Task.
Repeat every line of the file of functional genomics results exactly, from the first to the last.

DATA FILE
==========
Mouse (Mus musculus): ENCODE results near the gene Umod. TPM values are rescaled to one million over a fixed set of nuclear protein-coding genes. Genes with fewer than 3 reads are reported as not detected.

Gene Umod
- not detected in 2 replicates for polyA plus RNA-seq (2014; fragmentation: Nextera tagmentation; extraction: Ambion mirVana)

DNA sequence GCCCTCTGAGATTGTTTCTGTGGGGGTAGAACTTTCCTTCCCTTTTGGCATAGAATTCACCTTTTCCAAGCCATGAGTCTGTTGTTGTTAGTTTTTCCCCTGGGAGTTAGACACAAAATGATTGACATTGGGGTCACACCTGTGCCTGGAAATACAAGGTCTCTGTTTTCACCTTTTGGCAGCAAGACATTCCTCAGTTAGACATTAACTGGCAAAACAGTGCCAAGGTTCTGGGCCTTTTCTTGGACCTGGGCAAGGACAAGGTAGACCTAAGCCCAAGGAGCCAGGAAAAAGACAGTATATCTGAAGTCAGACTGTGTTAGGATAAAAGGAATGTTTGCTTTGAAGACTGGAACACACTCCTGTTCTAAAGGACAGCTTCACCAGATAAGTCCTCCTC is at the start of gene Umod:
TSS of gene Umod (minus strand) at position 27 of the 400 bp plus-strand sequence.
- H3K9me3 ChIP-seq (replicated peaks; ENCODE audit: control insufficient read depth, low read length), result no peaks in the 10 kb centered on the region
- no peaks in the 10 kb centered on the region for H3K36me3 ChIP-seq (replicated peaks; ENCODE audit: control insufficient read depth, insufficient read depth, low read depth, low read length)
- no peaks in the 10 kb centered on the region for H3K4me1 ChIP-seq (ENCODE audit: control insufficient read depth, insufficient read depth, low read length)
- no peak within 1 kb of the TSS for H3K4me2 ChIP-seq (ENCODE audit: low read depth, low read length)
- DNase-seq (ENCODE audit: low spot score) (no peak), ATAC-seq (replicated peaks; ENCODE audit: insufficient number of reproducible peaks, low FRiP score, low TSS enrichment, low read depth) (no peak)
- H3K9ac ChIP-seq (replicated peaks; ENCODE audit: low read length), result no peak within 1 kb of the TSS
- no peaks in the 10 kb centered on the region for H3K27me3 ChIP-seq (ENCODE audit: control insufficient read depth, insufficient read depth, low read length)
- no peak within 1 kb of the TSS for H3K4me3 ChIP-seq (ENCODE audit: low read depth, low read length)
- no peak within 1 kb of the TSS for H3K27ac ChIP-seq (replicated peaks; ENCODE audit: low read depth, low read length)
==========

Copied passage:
Mouse (Mus musculus): ENCODE results near the gene Umod. TPM values are rescaled to one million over a fixed set of nuclear protein-coding genes. Genes with fewer than 3 reads are reported as not detected.

Gene Umod
- not detected in 2 replicates for polyA plus RNA-seq (2014; fragmentation: Nextera tagmentation; extraction: Ambion mirVana)

DNA sequence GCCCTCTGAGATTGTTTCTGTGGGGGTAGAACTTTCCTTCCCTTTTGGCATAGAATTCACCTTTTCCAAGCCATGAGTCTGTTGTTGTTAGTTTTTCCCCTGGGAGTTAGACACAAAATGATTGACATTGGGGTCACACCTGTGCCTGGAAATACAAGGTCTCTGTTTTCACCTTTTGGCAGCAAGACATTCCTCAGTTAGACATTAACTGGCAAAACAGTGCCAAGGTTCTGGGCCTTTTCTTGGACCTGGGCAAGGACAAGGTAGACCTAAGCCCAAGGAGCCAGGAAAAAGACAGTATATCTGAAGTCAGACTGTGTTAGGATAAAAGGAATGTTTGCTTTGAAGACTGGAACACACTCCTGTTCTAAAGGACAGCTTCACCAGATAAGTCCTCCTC is at the start of gene Umod:
TSS of gene Umod (minus strand) at position 27 of the 400 bp plus-strand sequence.
- H3K9me3 ChIP-seq (replicated peaks; ENCODE audit: control insufficient read depth, low read length), result no peaks in the 10 kb centered on the region
- no peaks in the 10 kb centered on the region for H3K36me3 ChIP-seq (replicated peaks; ENCODE audit: control insufficient read depth, insufficient read depth, low read depth, low read length)
- no peaks in the 10 kb centered on the region for H3K4me1 ChIP-seq (ENCODE audit: control insufficient read depth, insufficient read depth, low read length)
- no peak within 1 kb of the TSS for H3K4me2 ChIP-seq (ENCODE audit: low read depth, low read length)
- DNase-seq (ENCODE audit: low spot score) (no peak), ATAC-seq (replicated peaks; ENCODE audit: insufficient number of reproducible peaks, low FRiP score, low TSS enrichment, low read depth) (no peak)
- H3K9ac ChIP-seq (replicated peaks; ENCODE audit: low read length), result no peak within 1 kb of the TSS
- no peaks in the 10 kb centered on the region for H3K27me3 ChIP-seq (ENCODE audit: control insufficient read depth, insufficient read depth, low read length)
- no peak within 1 kb of the TSS for H3K4me3 ChIP-seq (ENCODE audit: low read depth, low read length)
- no peak within 1 kb of the TSS for H3K27ac ChIP-seq (replicated peaks; ENCODE audit: low read depth, low read length)